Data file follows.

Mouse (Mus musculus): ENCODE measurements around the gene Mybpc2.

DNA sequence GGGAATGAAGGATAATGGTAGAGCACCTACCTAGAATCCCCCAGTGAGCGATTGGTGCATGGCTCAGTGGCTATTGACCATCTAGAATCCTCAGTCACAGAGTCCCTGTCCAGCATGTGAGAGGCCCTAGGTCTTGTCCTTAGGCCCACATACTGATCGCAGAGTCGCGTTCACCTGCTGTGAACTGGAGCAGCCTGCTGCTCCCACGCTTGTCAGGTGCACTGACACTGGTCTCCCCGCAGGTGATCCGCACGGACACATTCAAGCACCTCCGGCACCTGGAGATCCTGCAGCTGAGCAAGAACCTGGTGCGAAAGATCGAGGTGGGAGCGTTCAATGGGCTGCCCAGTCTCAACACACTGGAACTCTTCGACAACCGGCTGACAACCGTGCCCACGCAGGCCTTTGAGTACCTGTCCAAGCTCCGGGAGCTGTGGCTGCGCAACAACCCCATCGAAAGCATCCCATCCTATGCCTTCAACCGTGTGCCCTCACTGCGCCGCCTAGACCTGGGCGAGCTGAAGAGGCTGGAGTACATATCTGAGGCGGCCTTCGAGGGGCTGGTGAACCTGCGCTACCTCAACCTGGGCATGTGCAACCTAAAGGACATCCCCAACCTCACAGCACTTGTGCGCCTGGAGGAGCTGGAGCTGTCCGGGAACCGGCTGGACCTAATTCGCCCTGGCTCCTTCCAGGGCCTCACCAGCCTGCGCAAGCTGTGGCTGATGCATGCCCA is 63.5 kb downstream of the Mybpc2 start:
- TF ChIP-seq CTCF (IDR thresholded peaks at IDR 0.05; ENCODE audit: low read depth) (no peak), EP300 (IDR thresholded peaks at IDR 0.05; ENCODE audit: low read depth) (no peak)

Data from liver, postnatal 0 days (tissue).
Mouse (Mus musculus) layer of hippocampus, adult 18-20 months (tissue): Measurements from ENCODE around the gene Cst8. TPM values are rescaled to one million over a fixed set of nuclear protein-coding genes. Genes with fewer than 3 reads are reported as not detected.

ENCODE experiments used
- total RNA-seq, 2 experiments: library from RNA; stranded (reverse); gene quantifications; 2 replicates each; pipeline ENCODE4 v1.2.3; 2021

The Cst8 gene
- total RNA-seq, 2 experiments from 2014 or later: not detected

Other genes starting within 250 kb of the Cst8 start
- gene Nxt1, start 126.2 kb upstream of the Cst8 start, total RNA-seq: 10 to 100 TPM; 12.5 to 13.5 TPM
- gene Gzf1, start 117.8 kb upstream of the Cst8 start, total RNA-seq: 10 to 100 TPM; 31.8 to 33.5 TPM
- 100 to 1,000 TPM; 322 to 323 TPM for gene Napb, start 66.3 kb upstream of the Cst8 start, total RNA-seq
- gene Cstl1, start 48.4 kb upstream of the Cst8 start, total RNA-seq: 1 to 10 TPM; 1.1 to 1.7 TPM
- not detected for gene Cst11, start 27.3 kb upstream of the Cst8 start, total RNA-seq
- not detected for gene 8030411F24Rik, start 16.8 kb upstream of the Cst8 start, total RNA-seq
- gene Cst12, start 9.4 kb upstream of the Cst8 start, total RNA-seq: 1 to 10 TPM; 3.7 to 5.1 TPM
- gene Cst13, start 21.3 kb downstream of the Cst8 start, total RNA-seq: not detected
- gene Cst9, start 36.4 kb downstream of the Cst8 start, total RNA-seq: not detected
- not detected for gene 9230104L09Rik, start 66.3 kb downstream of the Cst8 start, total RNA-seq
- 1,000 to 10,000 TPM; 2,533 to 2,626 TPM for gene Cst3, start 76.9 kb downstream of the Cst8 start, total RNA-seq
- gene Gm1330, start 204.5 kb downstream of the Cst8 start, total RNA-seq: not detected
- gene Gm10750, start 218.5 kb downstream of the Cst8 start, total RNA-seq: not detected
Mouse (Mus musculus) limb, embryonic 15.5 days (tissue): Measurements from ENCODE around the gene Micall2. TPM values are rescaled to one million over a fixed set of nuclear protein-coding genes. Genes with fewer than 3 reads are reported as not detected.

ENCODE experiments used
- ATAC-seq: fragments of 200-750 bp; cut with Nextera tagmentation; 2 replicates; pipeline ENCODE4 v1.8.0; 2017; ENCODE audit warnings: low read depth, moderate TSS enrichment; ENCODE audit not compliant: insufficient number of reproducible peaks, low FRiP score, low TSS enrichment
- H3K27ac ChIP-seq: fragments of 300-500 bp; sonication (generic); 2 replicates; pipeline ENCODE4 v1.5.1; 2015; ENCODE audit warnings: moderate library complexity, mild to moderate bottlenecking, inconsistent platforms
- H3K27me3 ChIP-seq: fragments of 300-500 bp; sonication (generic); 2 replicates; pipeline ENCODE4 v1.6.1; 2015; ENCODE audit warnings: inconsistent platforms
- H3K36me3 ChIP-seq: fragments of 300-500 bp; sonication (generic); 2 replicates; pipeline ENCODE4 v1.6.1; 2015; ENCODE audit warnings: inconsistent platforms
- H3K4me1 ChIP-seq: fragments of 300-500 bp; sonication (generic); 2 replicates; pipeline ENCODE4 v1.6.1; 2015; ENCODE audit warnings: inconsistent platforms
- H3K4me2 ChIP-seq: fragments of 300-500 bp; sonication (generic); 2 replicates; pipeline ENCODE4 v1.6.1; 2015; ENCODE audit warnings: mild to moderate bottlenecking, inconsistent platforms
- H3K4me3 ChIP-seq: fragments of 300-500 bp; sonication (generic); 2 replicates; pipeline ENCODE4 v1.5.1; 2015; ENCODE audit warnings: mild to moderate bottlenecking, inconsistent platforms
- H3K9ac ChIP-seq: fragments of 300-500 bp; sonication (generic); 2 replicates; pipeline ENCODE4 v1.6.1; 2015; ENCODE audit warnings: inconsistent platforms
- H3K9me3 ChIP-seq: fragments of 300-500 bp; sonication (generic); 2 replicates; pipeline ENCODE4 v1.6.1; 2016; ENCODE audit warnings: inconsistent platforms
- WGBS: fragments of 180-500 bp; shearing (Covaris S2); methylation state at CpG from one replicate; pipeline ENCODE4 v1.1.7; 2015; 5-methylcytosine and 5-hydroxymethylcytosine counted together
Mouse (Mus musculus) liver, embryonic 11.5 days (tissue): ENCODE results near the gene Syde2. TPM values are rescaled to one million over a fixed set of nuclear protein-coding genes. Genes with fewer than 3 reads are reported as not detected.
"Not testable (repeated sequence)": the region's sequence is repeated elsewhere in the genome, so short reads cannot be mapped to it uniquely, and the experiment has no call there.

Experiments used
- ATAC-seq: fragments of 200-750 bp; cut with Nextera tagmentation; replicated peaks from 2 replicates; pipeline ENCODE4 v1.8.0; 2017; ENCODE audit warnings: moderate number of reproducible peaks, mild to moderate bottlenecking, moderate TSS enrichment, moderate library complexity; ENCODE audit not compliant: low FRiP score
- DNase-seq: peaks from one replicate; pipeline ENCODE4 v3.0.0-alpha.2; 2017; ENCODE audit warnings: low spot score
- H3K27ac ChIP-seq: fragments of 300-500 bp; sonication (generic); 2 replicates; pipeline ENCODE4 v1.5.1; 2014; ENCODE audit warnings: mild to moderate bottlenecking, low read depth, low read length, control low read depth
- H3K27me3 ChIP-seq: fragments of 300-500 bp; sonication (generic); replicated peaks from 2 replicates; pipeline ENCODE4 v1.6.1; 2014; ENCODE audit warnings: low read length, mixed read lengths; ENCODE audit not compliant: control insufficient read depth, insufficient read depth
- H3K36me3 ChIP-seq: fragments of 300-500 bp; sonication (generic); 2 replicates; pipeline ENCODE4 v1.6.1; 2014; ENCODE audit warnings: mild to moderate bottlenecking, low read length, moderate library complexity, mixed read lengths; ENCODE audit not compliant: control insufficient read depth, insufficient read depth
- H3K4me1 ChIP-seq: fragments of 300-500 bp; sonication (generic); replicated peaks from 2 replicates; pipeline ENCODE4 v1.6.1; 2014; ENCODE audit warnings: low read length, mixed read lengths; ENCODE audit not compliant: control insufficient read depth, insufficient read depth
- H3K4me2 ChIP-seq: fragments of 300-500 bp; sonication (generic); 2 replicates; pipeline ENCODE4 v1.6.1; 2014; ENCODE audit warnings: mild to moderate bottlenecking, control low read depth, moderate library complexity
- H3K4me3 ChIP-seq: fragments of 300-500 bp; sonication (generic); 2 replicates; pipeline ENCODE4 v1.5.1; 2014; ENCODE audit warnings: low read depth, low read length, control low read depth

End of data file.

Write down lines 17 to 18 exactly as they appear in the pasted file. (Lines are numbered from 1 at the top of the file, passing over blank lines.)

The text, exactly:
- gene Cst12, start 9.4 kb upstream of the Cst8 start, total RNA-seq: 1 to 10 TPM; 3.7 to 5.1 TPM
- gene Cst13, start 21.3 kb downstream of the Cst8 start, total RNA-seq: not detected